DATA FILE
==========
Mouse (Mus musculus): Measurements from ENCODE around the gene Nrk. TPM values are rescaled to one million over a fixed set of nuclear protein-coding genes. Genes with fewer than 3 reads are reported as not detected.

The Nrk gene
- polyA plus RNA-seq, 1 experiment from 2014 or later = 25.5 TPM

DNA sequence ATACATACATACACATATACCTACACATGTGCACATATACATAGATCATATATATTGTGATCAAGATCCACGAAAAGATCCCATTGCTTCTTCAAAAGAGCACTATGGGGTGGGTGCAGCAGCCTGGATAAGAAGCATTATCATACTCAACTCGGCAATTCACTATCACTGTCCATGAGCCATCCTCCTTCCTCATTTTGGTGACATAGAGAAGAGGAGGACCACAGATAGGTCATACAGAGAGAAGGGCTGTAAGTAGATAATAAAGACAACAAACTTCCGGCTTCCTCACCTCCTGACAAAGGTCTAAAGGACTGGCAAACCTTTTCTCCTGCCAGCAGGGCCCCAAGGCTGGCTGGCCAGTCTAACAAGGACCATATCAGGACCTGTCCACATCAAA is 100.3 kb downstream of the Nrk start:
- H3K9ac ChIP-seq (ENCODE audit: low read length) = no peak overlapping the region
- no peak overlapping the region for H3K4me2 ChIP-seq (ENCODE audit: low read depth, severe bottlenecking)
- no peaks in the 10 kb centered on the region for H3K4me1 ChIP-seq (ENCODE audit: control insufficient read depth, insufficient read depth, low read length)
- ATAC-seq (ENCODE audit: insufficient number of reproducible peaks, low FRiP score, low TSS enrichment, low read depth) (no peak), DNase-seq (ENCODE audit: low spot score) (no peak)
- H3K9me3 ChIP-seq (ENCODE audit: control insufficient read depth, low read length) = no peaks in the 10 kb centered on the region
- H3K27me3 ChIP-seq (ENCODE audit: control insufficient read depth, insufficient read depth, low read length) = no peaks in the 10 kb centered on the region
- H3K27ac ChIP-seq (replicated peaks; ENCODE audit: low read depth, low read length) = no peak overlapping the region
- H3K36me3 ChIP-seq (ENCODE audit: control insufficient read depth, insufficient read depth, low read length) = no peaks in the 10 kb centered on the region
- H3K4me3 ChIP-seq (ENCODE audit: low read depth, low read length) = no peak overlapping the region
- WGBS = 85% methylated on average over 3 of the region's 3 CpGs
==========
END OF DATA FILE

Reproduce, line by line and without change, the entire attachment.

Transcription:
Mouse (Mus musculus): Measurements from ENCODE around the gene Nrk. TPM values are rescaled to one million over a fixed set of nuclear protein-coding genes. Genes with fewer than 3 reads are reported as not detected.

The Nrk gene
- polyA plus RNA-seq, 1 experiment from 2014 or later = 25.5 TPM

DNA sequence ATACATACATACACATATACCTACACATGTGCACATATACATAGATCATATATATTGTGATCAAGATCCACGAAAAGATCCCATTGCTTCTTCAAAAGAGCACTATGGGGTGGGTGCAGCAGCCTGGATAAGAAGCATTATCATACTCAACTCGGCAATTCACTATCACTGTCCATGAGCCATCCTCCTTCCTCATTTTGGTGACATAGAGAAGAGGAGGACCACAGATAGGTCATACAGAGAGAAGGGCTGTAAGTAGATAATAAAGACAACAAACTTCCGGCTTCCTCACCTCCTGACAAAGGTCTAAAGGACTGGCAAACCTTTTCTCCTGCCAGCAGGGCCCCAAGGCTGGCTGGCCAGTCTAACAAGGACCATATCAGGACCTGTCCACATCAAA is 100.3 kb downstream of the Nrk start:
- H3K9ac ChIP-seq (ENCODE audit: low read length) = no peak overlapping the region
- no peak overlapping the region for H3K4me2 ChIP-seq (ENCODE audit: low read depth, severe bottlenecking)
- no peaks in the 10 kb centered on the region for H3K4me1 ChIP-seq (ENCODE audit: control insufficient read depth, insufficient read depth, low read length)
- ATAC-seq (ENCODE audit: insufficient number of reproducible peaks, low FRiP score, low TSS enrichment, low read depth) (no peak), DNase-seq (ENCODE audit: low spot score) (no peak)
- H3K9me3 ChIP-seq (ENCODE audit: control insufficient read depth, low read length) = no peaks in the 10 kb centered on the region
- H3K27me3 ChIP-seq (ENCODE audit: control insufficient read depth, insufficient read depth, low read length) = no peaks in the 10 kb centered on the region
- H3K27ac ChIP-seq (replicated peaks; ENCODE audit: low read depth, low read length) = no peak overlapping the region
- H3K36me3 ChIP-seq (ENCODE audit: control insufficient read depth, insufficient read depth, low read length) = no peaks in the 10 kb centered on the region
- H3K4me3 ChIP-seq (ENCODE audit: low read depth, low read length) = no peak overlapping the region
- WGBS = 85% methylated on average over 3 of the region's 3 CpGs